Meanwhile leading NGOs and studies centers all over the world becoming more interested in listening to the Arab bloggers and their digital activism, the Egyptian bloggers have bad luck in their country's airport! As a number of bloggers had problem in Cairo International airport, because of their views written online, such as Wael Abbas who has been harassed when leaving or backing to Egypt by being kept in the police office at the airport, then confiscating his laptop, later on the confiscation was to include all digital devices he carries.
Abbas who was invited to the 2nd Arab Bloggers Meeting in Beirut was harassed again in his way back ‘the police stopped me and checked my passport again!” but some time of delay was not a big problem for such blogger who used to loose his portable devices in the airport! Since last July 2009, when was hold in the airport, Abbas cannot travel with a laptop, flash memory or CDs.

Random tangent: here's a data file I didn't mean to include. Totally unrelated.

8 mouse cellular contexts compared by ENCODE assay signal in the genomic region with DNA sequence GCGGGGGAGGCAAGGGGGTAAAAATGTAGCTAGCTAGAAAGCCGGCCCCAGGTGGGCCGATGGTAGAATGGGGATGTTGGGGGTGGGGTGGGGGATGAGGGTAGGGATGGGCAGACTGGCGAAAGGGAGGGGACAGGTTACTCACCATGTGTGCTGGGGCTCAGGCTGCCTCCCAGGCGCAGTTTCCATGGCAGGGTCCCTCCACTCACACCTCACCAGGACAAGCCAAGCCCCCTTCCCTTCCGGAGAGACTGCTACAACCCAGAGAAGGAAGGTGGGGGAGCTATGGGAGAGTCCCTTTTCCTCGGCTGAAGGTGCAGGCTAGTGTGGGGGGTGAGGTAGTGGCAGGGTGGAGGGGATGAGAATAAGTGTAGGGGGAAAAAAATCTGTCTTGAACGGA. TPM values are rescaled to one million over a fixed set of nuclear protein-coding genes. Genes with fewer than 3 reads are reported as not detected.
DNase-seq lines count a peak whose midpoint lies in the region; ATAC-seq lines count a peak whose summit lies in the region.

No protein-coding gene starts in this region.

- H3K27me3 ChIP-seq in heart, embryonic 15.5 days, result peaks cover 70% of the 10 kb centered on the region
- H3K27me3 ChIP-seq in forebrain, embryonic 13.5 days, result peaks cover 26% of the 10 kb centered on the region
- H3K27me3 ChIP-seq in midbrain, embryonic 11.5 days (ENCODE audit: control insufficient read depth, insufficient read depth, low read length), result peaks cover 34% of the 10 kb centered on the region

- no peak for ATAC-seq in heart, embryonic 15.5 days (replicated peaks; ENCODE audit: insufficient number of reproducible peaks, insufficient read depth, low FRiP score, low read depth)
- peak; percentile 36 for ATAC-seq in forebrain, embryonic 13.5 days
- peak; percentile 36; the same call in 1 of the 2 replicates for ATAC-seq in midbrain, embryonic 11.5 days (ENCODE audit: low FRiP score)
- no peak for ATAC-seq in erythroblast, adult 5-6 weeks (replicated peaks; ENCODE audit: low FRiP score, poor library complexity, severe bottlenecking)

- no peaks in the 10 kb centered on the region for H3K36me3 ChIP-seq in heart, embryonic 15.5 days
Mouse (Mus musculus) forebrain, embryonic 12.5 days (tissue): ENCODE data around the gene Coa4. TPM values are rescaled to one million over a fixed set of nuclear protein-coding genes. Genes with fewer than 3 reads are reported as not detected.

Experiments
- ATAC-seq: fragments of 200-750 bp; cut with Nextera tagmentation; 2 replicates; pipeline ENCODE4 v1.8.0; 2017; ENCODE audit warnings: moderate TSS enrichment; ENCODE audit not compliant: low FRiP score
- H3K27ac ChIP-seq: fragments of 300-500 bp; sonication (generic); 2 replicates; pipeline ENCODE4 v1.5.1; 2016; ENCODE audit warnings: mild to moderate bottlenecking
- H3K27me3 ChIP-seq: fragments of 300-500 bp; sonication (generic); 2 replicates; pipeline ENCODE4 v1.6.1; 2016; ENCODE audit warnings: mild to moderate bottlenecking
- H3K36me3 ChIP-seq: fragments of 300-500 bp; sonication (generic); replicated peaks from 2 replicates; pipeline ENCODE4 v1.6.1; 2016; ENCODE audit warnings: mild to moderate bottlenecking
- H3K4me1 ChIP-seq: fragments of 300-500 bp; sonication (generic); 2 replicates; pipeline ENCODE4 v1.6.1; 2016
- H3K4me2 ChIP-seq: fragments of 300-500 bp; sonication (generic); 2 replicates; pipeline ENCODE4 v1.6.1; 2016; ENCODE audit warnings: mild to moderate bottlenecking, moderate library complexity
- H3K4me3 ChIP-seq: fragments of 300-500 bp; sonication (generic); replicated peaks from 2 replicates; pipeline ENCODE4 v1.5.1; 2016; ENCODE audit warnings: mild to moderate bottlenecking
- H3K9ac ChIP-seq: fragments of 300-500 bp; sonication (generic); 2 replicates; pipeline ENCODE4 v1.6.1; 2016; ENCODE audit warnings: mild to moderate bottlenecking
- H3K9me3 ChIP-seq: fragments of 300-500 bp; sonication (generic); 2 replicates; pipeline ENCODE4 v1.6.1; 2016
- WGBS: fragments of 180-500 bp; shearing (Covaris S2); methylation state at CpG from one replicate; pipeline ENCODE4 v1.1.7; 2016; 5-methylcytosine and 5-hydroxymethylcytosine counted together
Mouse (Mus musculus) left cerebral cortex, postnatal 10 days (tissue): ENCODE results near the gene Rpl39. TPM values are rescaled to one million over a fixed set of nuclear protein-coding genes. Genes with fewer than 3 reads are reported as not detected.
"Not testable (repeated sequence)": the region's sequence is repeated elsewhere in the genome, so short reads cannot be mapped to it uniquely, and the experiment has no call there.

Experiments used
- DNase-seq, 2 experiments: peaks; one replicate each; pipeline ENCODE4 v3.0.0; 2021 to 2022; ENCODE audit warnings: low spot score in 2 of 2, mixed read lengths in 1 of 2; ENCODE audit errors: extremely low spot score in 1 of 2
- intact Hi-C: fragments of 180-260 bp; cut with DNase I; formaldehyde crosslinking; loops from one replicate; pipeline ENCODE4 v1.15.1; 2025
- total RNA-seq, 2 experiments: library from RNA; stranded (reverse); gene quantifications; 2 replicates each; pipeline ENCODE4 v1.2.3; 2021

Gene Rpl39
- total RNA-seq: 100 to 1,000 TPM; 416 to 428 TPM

But Al Wa'i Al-Masri (The Egyptian Awareness) writer was not the first blogger, as in 2007 the State Security police detained Abdul Moneim Mahmoud off a plane in Cairo airport, from where he is to begin a new journey of interrogations and detentions and probably torture, which he had suffered before by the hands of the Egyptian Ministry of Interior. In the same year, the young blogger was detained while traveling to Sudan. He was held for 47 days before being released. Nevertheless, Mahmoud who writes in Ana Ikhwan (I'm a Muslim Brothers Member) blog was again stopped at Cairo Airport on 2008 and prevented from traveling from to a conference on press freedom in Morocco.
Meanwhile Mahmoud was once taken back from waiting lounge before minutes of boarding to State Security headquarters in Cairo Airport, Per Bjorklund was less lucky! As a police officer told the Swedish journalist and blogger “‘Your name is on the computer!” So, He was kept in the airport before being deported to his home country. Per Bjorklund who used to blog about labor strikes in Egypt was told that he is a persona non grata in Egypt.
A word ‘Blogger’ is becoming more worrying to the Egyptian authorities after the wide success of many of the blogoshpere, in revealing crimes and discussing some social causes and rights, were not tackled in the state-run media.